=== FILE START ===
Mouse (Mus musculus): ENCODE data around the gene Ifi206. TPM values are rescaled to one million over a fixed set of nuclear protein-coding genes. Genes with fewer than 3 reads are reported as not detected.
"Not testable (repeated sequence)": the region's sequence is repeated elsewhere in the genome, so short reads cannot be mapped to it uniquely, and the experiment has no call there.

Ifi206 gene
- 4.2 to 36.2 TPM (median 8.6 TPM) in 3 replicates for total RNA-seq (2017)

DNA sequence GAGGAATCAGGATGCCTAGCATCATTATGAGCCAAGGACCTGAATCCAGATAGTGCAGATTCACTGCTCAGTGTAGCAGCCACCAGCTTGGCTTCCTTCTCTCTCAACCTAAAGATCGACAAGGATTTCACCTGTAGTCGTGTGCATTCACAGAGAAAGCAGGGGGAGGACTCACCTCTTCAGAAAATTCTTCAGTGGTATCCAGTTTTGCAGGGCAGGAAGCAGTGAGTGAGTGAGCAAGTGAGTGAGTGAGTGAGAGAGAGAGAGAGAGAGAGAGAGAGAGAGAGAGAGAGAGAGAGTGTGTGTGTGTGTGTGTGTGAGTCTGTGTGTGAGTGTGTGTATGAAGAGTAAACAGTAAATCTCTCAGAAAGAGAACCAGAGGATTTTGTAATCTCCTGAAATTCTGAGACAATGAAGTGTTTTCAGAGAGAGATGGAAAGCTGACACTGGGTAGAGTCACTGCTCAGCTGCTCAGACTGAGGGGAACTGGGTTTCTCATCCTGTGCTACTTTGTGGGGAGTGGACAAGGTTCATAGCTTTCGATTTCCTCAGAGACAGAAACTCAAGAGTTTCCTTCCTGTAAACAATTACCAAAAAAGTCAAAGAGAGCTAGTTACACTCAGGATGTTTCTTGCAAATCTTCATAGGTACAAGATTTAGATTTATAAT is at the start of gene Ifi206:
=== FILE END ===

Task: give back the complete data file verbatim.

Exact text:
Mouse (Mus musculus): ENCODE data around the gene Ifi206. TPM values are rescaled to one million over a fixed set of nuclear protein-coding genes. Genes with fewer than 3 reads are reported as not detected.
"Not testable (repeated sequence)": the region's sequence is repeated elsewhere in the genome, so short reads cannot be mapped to it uniquely, and the experiment has no call there.

Ifi206 gene
- 4.2 to 36.2 TPM (median 8.6 TPM) in 3 replicates for total RNA-seq (2017)

DNA sequence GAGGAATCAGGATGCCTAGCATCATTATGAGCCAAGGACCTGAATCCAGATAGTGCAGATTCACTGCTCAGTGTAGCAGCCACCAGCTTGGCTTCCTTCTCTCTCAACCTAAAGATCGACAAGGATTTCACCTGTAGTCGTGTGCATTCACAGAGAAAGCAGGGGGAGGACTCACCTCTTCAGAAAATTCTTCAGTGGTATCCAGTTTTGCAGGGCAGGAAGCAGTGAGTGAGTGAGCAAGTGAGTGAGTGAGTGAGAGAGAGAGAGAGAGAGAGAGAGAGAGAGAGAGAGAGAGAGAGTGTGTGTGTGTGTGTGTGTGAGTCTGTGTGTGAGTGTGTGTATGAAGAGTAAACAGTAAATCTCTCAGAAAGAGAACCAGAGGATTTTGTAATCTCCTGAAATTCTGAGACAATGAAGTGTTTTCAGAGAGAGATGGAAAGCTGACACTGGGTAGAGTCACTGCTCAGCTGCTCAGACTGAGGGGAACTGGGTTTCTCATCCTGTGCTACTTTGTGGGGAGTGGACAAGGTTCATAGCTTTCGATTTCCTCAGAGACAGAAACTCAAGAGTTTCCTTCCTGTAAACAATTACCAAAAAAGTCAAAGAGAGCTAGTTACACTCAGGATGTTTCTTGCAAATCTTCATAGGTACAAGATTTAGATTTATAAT is at the start of gene Ifi206: